PART TWO
CITIZENSHIP OF THE UNION

Article 17 TEC

1. Citizenship of the Union is hereby established. Every person holding the nationality of a Member State shall be a citizen of the Union. Citizenship of the Union shall be additional to and not replace national citizenship.

2. Citizens of the Union shall enjoy the rights conferred by this Treaty and shall be subject to the duties imposed thereby.

***

The following step is a merger of the existing text with the agreed amendments, which should lead to the following new Article:

Article 17 TFEU (ToL), after renumbering Article 20 TFEU

1. Citizenship of the Union is hereby established. Every person holding the nationality of a Member State shall be a citizen of the Union. Citizenship of the Union shall be additional to and not replace national citizenship.

2. Citizens of the Union shall enjoy the rights and be subject to the duties provided for in the Treaties. They shall have, inter alia:

(a) the right to move and reside freely within the territory of the Member States;

(b) the right to vote and to stand as candidates in elections to the European Parliament and in municipal elections in their Member State of residence, under the same conditions as nationals of that State;

(c) the right to enjoy, in the territory of a third country in which the Member State of which they are nationals is not represented, the protection of the diplomatic and consular authorities of any Member State on the same conditions as the nationals of that State;

(d) the right to petition the European Parliament, to apply to the European Ombudsman, and to address the institutions and advisory bodies of the Union in any of the Treaty languages and to obtain a reply in the same language.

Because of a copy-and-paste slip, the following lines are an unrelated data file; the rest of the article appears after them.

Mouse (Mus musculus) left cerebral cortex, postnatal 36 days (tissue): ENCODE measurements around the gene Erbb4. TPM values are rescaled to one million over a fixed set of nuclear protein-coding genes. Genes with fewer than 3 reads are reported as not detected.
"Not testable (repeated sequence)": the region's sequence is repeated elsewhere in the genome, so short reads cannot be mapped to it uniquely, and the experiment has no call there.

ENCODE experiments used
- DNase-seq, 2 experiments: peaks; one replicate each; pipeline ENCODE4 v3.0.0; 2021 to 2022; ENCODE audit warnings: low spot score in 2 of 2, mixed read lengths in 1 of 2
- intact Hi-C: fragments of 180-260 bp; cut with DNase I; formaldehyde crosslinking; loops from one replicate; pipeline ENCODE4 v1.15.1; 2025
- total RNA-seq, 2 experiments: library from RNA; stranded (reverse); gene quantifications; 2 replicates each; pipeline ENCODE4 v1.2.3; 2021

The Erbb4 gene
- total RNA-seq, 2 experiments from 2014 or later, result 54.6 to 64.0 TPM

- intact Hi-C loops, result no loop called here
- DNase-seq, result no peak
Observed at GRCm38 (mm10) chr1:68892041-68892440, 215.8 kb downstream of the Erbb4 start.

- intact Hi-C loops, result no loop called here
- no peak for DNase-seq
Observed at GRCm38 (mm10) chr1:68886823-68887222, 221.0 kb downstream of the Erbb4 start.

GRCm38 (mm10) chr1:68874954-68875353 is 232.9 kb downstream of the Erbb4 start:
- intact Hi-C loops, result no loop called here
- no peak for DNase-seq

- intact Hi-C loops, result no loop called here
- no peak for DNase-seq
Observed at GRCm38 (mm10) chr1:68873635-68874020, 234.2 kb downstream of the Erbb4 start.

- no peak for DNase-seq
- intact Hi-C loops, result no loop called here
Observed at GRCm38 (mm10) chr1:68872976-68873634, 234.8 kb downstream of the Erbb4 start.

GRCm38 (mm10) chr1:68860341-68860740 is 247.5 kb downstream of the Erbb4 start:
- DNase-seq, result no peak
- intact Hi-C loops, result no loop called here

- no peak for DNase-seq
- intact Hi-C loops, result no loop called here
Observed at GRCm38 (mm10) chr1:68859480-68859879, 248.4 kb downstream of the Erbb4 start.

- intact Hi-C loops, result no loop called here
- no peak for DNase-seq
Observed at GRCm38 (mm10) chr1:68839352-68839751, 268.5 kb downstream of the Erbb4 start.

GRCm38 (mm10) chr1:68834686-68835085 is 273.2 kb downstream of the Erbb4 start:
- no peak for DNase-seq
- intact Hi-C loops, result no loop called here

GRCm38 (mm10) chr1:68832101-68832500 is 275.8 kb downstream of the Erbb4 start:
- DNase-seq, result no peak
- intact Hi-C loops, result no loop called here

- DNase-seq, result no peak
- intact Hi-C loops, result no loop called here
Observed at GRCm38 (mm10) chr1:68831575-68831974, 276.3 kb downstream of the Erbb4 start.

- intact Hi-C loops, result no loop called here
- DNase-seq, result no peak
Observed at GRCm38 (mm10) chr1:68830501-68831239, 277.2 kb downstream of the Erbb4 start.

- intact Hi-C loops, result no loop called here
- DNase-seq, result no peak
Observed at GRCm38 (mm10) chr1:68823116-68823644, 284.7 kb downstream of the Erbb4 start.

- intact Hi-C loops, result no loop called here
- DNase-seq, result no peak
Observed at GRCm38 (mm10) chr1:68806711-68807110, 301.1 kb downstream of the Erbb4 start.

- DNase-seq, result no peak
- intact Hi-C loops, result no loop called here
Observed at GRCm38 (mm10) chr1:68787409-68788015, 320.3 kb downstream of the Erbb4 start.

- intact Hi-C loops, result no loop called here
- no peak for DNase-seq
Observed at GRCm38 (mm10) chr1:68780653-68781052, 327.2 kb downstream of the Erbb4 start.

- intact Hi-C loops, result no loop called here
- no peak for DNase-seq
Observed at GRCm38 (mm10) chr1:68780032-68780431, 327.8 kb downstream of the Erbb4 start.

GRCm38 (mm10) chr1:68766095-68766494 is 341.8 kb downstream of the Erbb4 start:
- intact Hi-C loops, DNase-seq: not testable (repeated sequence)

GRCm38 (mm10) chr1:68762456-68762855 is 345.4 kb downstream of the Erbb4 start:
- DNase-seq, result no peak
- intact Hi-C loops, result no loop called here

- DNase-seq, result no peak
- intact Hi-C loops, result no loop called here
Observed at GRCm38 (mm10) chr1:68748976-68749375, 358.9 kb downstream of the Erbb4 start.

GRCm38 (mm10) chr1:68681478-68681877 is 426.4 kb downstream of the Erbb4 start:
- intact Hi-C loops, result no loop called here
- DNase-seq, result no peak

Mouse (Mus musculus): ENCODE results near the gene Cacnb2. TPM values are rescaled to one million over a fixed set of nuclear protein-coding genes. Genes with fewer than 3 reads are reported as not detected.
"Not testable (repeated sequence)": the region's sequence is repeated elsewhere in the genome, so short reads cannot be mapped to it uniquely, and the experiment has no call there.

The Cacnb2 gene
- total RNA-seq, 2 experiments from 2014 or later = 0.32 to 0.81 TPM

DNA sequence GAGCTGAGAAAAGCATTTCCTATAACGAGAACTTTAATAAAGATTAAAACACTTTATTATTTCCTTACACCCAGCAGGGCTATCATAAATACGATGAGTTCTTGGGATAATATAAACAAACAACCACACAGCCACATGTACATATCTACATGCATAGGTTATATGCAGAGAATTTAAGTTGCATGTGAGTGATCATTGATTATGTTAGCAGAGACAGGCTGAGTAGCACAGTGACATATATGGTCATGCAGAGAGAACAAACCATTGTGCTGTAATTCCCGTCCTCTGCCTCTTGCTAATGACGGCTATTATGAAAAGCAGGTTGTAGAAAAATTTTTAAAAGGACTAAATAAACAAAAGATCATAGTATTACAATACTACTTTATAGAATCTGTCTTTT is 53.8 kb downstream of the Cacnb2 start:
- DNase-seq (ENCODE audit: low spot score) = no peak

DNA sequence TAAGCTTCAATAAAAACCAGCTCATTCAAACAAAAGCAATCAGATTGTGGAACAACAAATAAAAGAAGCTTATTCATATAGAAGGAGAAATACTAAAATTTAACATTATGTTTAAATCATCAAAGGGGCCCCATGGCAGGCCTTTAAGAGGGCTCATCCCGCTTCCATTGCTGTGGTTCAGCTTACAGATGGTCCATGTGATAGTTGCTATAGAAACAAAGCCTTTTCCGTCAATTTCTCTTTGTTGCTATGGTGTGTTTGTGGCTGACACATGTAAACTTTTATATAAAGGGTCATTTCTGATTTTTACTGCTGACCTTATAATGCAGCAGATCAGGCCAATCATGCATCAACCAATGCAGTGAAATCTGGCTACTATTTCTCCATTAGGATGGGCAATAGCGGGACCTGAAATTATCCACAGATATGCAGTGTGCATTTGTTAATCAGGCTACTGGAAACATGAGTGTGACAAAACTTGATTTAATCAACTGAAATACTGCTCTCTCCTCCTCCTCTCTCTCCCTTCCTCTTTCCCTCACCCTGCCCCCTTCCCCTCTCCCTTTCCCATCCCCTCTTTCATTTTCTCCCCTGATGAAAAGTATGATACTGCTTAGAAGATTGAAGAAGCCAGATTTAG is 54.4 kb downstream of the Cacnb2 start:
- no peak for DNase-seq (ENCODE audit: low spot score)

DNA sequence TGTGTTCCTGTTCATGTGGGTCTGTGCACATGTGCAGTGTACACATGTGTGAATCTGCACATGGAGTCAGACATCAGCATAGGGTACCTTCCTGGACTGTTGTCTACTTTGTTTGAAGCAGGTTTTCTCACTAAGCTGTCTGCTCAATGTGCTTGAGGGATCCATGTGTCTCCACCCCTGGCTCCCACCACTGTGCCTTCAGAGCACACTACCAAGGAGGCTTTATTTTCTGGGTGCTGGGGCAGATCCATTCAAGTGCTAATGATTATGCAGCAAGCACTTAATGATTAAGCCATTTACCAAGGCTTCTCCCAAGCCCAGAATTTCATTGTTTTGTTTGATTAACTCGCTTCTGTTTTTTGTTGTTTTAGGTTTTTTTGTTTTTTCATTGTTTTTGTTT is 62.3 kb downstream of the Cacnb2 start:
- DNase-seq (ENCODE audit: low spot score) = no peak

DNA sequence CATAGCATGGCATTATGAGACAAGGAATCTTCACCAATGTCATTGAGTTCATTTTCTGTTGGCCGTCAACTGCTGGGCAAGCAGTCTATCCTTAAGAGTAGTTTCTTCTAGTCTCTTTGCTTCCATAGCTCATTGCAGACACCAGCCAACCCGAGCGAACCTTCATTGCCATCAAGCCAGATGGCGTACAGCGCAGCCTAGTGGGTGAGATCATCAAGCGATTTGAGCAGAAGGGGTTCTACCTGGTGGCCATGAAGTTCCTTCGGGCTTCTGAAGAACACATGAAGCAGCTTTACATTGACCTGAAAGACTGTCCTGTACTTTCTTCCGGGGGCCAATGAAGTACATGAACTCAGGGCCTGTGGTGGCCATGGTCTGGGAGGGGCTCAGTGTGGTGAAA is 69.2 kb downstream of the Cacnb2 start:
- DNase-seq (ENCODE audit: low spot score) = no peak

These rights shall be exercised in accordance with the conditions and limits defined by the
Treaties and by the measures adopted thereunder.

***

Someone may think that the present ‘locus’ of Union citizenship is odd. The Maastricht Treaty established citizenship ‘of the Union’, but placed the provisions in the Community treaty.

Possibly, some misunderstandings concerning citizenship of the EU have to do with the less than natural language of hereby establishing a status, which has existed since 1993, in the same way as the Treaty establishing the European Economic Community (EEC) and later the European Community (EC) has kept on ‘establishing’ through various treaty reforms.

In short, citizenship of the EU was established more than 14 years ago.

In my humble opinion, the Reform Treaty should have been clearer.

***

Then, the attentive reader spots a problem. How can the Lisbon Treaty replace the word ‘complement’ by ‘be additional to’, when the consolidated TEC we just read already uses ‘be additional to’?

On the other hand, our leaders have made clear that consolidated versions are made public for illustrative purposes only, and that they have no legal value.

Piqued by this inconsistency, I checked Article 17 TEC in the handy Blackstone’s EC Legislation, where ‘complement’ is used.

Going back to the Maastricht Treaty, as presented on the Eur-Lex Treaties web pages, does not help us that much, since the original 1992 wording is different (although it should reassure us that citizenship of the Union was established back then):

http://eur-lex.europa.eu/en/treaties/index.htm